7 Burst results for "Gareth Harris"
"gareth harris" Discussed on The Art Newspaper Weekly
"With a leading artist, which we explore their work and their life through their cultural experiences. The historic living artists, they most admire the museums that they return to the books music and other media that inspire them the art that's pin to the studio wounds. As an art critic, I embrace all forms of contemporary art but I do have a particular soft spot for painting and so this first series of a brush with features, four interviews with painters, and in the first episode I speak to the Kenyan British artist Michael Teach? There isn't another artist I go. There isn't another autism paints like Goya that can do the things that he does which quite frankly should be terrible. Utterly convincing. He reflects on very difficult aspects of human nature the textures, the paint in those painting the it's just an incredibly daring way of using the staff unbelievable like there's something immense about being in the presence of that because you understand so much about somebody. So, join us on Apple PODCASTS spotify youtube or wherever you get your podcast for a brush with Michael Savage dropping on the fifth of August seed. Now. Museums have been steadily reopening over the past few weeks and given that this is the last episode of the present series of the weekend we thought we'd remind you about some of the exhibitions that have reopened or newly-opened with. Or us, team will talk about shows. They're a bit later but I, I was joined by Gareth Harris g contributing editor at the newspaper an Anna Brady our market editor to talk about UK and Europe. Anna and Gareth. Before we start talking about specific exhibitions, I'd just like to talk to you about your experiences so far of sort of going back into galleries and museums often rule this time. Where you haven't been able to tool. Gareth. How've you found going back into museums and these new one way systems and all these new mechanisms? It's been a pretty disconcerted actually I started to visit galleries coil time ago but four weeks ago. So I walked into Green Park and a one point I think I was being willing person on piccadilly. So that was scary. It felt quite apocalyptic..
"gareth harris" Discussed on The Art Newspaper Weekly
"And a bit. Michael Records Explores Ancient Sumerian figurines in the context of his own ancestral history. But first here are a few of the top stories on. The newspaper's website this week. Toronto based artists can monk men who appeared on this podcast in February has apologized for recent painting that critics say to pick sexual assault perpetrated against the Canadian Prime Minister Justin Trudeau. Gabriella Angeletti writes. The painting shows a Council of indigenous women with mischief egotistical and supernatural gender fluid alter-ego at the center. Welsh dope who shown nude from the waist down on all fours prepares for as the artist's stated not a punishment but a consensual act mischief willingly delivers Moncton shed images of the work on his social media and said that work highlights the problems of the Canadian injustice system. It was intended. He said to address the victimization of indigenous women who experience violence and sexual assault more than triple that of non indigenous women in Canada and in the US some viewers however suggested that Monckton was valorising violence rather than critiquing it in a written apology shared on social media and on his website mcman knowledge that elements included to indicate consent in the painting not prominent enough. He added regardless of my intentions. Some harmed while viewing the work. The Turner Prize Exhibition Will Not Take Place this year. In the wake of Corona Virus Gareth Harris writes instead date Britain aboard one of bursaries of ten thousand pounds to ten artists. This accessible recipients of the turn of bursaries would by jury at due to be announced in late June and the Baltimore..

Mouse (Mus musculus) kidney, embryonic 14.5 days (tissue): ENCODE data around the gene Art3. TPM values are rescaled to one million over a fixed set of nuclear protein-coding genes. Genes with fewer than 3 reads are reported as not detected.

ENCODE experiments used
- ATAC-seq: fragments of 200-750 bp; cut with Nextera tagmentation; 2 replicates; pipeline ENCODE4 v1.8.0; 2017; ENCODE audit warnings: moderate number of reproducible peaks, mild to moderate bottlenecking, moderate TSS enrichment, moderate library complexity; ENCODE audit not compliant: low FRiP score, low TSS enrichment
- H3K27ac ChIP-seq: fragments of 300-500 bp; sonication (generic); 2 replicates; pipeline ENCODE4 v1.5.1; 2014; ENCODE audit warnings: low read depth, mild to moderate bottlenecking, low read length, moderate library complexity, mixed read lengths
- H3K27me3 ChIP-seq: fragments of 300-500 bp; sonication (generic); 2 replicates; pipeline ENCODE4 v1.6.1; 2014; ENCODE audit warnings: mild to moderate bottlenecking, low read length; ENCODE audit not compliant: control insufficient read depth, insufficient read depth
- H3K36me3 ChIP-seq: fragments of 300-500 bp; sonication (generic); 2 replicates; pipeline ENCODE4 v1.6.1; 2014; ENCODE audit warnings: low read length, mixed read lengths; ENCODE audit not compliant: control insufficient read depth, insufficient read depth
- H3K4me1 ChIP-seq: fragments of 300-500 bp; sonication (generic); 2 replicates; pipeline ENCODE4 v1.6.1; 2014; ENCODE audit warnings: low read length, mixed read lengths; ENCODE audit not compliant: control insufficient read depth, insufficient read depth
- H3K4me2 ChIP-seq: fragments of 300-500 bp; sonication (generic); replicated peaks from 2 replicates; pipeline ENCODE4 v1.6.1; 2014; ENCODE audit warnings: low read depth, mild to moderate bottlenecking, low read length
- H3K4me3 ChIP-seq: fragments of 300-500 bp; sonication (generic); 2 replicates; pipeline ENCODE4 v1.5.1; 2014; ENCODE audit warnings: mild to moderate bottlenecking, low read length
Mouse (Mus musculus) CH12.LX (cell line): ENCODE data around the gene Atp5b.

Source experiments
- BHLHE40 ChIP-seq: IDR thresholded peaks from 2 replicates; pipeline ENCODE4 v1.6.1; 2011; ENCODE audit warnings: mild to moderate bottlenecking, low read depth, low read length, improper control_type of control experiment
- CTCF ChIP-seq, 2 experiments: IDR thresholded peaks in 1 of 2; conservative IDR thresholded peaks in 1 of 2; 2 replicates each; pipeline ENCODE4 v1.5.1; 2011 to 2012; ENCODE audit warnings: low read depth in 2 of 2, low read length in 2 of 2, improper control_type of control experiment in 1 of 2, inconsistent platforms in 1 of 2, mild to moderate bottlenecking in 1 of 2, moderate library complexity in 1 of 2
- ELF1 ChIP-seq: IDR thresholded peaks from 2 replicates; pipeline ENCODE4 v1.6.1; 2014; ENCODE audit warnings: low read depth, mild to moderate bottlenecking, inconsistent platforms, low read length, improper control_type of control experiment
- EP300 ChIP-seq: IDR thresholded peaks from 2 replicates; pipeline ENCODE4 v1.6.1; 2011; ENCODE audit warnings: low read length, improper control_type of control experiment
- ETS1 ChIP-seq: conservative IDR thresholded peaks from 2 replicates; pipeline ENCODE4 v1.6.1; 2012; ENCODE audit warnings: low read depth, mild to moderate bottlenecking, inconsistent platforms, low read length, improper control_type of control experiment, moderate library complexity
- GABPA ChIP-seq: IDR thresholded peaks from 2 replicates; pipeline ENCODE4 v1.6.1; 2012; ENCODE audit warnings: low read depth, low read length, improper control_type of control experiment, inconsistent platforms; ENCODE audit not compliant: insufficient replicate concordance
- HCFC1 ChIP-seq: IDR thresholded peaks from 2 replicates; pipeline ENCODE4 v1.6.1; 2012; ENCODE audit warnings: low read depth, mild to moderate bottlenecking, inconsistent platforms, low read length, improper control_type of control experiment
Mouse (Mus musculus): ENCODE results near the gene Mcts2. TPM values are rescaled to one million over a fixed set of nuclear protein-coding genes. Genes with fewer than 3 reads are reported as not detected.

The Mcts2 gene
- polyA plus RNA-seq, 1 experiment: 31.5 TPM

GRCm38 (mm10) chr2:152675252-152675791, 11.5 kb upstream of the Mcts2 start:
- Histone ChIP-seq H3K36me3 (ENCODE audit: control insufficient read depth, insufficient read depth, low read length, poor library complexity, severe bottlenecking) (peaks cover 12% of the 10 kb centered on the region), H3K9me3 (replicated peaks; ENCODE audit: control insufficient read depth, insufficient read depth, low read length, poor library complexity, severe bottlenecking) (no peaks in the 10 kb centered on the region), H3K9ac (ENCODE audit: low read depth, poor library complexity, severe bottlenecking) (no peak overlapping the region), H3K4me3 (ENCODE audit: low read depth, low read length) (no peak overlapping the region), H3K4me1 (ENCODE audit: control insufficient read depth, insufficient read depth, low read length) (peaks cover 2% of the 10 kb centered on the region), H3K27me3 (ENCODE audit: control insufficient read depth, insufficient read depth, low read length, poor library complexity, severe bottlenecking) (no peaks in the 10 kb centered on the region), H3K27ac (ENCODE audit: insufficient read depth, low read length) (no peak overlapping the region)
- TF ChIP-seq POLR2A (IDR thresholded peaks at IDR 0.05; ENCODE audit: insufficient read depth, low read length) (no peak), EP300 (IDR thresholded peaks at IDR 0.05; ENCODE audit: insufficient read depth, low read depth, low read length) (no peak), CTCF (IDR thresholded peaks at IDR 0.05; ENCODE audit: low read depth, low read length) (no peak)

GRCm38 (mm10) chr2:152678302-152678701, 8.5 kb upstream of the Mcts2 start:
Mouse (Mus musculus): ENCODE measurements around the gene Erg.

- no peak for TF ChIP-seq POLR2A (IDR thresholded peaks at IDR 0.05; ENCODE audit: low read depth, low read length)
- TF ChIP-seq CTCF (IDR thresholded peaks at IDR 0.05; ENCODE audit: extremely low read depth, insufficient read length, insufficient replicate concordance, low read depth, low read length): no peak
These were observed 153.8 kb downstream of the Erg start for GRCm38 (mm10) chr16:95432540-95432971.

"gareth harris" Discussed on The Art Newspaper Weekly